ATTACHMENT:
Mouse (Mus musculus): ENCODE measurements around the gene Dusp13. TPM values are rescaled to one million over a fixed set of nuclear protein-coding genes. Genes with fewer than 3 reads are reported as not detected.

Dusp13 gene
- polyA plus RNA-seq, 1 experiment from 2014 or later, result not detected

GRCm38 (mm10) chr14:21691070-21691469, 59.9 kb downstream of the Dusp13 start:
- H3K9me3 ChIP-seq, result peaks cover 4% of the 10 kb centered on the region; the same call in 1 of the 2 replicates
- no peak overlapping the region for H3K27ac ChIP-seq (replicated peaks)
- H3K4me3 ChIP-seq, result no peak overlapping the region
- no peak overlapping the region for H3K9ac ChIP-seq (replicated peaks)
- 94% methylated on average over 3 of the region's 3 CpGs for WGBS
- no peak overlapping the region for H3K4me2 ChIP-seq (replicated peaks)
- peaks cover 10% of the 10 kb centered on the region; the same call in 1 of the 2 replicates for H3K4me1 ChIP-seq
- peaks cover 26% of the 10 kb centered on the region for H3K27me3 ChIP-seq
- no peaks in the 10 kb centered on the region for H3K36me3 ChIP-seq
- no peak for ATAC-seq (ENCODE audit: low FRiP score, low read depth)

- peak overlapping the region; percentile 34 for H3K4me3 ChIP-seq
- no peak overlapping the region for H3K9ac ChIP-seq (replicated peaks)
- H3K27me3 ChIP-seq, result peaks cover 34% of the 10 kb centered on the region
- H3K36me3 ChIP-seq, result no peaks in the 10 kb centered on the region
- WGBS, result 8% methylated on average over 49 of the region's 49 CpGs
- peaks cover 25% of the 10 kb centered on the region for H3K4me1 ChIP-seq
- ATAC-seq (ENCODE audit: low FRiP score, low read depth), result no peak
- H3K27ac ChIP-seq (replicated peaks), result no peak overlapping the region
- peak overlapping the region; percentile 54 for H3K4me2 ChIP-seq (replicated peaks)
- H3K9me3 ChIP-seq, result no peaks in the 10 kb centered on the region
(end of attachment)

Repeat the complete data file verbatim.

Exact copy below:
Mouse (Mus musculus): ENCODE measurements around the gene Dusp13. TPM values are rescaled to one million over a fixed set of nuclear protein-coding genes. Genes with fewer than 3 reads are reported as not detected.

Dusp13 gene
- polyA plus RNA-seq, 1 experiment from 2014 or later, result not detected

GRCm38 (mm10) chr14:21691070-21691469, 59.9 kb downstream of the Dusp13 start:
- H3K9me3 ChIP-seq, result peaks cover 4% of the 10 kb centered on the region; the same call in 1 of the 2 replicates
- no peak overlapping the region for H3K27ac ChIP-seq (replicated peaks)
- H3K4me3 ChIP-seq, result no peak overlapping the region
- no peak overlapping the region for H3K9ac ChIP-seq (replicated peaks)
- 94% methylated on average over 3 of the region's 3 CpGs for WGBS
- no peak overlapping the region for H3K4me2 ChIP-seq (replicated peaks)
- peaks cover 10% of the 10 kb centered on the region; the same call in 1 of the 2 replicates for H3K4me1 ChIP-seq
- peaks cover 26% of the 10 kb centered on the region for H3K27me3 ChIP-seq
- no peaks in the 10 kb centered on the region for H3K36me3 ChIP-seq
- no peak for ATAC-seq (ENCODE audit: low FRiP score, low read depth)

- peak overlapping the region; percentile 34 for H3K4me3 ChIP-seq
- no peak overlapping the region for H3K9ac ChIP-seq (replicated peaks)
- H3K27me3 ChIP-seq, result peaks cover 34% of the 10 kb centered on the region
- H3K36me3 ChIP-seq, result no peaks in the 10 kb centered on the region
- WGBS, result 8% methylated on average over 49 of the region's 49 CpGs
- peaks cover 25% of the 10 kb centered on the region for H3K4me1 ChIP-seq
- ATAC-seq (ENCODE audit: low FRiP score, low read depth), result no peak
- H3K27ac ChIP-seq (replicated peaks), result no peak overlapping the region
- peak overlapping the region; percentile 54 for H3K4me2 ChIP-seq (replicated peaks)
- H3K9me3 ChIP-seq, result no peaks in the 10 kb centered on the region